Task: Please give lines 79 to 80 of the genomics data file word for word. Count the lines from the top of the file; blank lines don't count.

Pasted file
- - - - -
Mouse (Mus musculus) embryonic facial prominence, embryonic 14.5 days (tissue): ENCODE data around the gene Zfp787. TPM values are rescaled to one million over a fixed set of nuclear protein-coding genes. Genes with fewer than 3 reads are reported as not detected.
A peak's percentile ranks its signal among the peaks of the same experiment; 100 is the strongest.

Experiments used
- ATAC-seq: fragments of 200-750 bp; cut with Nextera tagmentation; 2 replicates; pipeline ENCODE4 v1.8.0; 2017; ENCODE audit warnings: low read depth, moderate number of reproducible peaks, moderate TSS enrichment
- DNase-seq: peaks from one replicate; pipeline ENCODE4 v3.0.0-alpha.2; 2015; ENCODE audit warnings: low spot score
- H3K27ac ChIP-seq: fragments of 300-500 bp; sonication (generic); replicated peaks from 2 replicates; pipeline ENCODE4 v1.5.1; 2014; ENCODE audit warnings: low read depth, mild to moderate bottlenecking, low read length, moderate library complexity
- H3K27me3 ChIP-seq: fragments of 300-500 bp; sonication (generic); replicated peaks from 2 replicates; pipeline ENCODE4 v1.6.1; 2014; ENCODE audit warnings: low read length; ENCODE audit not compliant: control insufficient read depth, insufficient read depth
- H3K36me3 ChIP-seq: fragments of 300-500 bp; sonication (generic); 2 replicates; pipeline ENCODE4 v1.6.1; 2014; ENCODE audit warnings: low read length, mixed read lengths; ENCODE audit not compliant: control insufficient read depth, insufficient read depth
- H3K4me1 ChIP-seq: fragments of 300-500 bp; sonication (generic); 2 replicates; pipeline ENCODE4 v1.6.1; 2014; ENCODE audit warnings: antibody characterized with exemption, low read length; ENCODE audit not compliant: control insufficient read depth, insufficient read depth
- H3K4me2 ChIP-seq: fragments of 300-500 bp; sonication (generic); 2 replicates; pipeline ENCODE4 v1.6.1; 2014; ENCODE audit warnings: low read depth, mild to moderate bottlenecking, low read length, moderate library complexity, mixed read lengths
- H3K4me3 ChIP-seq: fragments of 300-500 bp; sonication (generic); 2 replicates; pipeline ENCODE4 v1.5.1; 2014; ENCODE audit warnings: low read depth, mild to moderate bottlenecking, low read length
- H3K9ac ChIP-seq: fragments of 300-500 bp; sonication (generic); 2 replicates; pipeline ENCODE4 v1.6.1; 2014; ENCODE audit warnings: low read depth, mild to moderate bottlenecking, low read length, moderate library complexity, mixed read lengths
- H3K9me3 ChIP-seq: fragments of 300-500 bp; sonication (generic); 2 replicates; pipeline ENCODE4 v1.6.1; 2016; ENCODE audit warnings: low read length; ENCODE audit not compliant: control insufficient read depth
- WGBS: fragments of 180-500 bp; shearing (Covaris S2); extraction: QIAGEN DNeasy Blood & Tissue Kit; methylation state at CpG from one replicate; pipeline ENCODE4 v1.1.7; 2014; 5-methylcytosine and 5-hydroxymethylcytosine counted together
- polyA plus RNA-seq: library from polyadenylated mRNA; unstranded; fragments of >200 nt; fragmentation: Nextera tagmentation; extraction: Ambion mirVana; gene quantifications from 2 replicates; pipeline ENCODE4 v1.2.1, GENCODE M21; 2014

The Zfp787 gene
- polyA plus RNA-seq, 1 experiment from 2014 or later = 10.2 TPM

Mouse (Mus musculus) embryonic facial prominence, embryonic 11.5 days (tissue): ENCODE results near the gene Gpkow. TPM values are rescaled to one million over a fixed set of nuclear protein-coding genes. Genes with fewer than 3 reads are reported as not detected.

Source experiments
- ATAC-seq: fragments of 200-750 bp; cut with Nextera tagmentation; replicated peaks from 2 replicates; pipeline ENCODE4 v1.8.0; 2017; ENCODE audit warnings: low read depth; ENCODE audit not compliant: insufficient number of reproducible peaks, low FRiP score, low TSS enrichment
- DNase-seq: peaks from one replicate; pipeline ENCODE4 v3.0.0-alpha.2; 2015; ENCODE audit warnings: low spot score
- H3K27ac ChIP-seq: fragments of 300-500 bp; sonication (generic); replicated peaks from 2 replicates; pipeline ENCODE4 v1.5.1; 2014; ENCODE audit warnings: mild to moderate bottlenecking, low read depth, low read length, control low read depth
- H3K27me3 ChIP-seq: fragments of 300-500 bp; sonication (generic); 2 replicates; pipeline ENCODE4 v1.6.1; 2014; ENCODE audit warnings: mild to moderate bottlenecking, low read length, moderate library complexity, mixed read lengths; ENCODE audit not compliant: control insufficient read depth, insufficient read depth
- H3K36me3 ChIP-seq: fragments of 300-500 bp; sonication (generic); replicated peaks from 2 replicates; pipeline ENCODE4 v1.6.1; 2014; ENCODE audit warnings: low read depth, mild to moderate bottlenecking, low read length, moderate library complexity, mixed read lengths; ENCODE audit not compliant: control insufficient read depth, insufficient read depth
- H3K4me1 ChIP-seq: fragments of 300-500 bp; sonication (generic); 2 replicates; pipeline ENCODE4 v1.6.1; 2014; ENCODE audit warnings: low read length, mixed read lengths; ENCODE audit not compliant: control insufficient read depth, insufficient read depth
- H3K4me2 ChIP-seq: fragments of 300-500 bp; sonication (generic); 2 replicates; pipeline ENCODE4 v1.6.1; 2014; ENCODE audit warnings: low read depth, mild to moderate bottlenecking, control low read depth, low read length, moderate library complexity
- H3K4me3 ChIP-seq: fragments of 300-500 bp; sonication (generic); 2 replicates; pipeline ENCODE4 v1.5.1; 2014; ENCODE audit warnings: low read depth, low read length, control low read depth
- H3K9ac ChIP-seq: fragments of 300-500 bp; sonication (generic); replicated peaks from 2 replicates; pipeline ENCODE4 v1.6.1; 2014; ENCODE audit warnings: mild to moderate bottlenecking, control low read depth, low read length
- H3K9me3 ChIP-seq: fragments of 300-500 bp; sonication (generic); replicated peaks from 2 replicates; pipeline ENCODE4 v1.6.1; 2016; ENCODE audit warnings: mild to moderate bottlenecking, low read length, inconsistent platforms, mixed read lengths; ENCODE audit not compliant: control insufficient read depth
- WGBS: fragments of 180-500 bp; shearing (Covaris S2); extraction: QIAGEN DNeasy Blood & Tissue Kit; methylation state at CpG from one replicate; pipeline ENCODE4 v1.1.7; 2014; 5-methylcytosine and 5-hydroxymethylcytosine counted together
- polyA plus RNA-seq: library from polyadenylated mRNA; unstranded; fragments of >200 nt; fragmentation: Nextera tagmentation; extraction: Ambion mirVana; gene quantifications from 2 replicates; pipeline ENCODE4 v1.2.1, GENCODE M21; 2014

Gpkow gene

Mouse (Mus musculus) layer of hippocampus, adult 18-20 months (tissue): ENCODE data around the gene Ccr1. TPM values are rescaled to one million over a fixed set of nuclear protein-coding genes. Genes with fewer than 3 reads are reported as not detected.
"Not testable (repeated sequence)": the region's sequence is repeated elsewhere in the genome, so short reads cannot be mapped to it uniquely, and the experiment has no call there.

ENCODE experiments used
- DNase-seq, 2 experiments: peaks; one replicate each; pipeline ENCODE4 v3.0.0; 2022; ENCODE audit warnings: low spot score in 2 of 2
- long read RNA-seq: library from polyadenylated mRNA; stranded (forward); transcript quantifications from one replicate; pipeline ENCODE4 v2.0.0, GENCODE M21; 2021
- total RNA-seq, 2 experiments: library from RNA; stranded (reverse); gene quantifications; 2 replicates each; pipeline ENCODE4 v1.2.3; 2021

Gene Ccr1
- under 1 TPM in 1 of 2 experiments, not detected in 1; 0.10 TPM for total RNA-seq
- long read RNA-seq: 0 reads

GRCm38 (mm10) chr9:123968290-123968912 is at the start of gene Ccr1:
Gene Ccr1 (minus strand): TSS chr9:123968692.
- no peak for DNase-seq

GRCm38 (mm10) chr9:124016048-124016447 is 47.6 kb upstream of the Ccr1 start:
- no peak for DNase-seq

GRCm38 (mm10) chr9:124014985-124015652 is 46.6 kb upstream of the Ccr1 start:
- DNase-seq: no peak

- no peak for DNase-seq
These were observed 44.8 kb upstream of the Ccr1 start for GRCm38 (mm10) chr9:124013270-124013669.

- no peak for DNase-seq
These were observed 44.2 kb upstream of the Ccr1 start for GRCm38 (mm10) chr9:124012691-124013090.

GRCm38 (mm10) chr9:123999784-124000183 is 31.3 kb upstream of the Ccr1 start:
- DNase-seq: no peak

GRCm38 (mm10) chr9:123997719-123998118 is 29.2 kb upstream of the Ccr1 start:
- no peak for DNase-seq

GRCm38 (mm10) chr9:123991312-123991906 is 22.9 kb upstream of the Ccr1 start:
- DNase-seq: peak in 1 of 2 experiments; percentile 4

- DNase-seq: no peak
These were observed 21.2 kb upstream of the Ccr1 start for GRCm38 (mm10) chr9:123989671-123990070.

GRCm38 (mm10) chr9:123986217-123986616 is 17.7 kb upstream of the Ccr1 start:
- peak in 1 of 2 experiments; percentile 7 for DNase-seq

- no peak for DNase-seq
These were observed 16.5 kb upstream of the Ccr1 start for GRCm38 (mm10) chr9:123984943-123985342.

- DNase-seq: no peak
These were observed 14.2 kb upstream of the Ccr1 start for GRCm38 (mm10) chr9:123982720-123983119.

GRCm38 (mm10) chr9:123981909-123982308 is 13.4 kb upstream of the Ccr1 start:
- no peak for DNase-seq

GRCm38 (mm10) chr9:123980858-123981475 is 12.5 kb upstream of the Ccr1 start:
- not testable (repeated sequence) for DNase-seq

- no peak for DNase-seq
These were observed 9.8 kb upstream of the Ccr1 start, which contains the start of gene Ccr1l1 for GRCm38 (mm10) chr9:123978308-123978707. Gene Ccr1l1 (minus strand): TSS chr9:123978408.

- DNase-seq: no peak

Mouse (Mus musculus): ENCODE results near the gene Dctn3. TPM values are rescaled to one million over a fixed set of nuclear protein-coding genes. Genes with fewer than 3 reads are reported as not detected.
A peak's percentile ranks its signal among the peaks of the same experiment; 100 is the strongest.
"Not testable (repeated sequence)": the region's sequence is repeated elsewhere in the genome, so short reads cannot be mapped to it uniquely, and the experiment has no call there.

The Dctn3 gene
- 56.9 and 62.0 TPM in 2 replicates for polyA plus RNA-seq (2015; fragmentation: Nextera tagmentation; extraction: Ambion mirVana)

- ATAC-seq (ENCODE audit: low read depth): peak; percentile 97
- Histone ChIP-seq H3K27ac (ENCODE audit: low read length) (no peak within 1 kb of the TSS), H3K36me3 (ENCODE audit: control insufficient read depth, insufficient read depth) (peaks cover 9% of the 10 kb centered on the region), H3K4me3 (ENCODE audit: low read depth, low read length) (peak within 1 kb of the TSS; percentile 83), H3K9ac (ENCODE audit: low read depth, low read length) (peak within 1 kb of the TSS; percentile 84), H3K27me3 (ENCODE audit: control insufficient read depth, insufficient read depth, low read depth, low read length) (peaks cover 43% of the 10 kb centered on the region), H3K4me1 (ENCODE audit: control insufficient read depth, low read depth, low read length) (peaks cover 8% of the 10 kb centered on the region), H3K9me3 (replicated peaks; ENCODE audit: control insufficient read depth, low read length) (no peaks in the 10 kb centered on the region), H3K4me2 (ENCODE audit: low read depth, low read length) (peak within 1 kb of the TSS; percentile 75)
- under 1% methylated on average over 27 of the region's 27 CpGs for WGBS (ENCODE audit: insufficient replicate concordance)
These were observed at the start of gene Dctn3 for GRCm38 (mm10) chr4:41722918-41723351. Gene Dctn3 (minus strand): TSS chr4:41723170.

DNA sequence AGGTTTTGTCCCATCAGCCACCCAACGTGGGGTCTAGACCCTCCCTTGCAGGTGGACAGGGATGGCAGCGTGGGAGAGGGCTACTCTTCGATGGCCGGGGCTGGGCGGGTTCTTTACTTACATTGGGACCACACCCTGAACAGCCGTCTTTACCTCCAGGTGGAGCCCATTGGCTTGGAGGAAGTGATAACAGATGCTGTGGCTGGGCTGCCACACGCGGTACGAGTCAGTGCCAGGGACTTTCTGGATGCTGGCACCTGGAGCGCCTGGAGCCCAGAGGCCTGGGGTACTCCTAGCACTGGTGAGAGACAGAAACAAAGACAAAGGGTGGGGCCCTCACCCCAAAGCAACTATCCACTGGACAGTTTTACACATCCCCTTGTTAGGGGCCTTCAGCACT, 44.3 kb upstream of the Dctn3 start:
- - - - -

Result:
- ATAC-seq (ENCODE audit: low read depth): peak; percentile 97
- Histone ChIP-seq H3K27ac (ENCODE audit: low read length) (no peak within 1 kb of the TSS), H3K36me3 (ENCODE audit: control insufficient read depth, insufficient read depth) (peaks cover 9% of the 10 kb centered on the region), H3K4me3 (ENCODE audit: low read depth, low read length) (peak within 1 kb of the TSS; percentile 83), H3K9ac (ENCODE audit: low read depth, low read length) (peak within 1 kb of the TSS; percentile 84), H3K27me3 (ENCODE audit: control insufficient read depth, insufficient read depth, low read depth, low read length) (peaks cover 43% of the 10 kb centered on the region), H3K4me1 (ENCODE audit: control insufficient read depth, low read depth, low read length) (peaks cover 8% of the 10 kb centered on the region), H3K9me3 (replicated peaks; ENCODE audit: control insufficient read depth, low read length) (no peaks in the 10 kb centered on the region), H3K4me2 (ENCODE audit: low read depth, low read length) (peak within 1 kb of the TSS; percentile 75)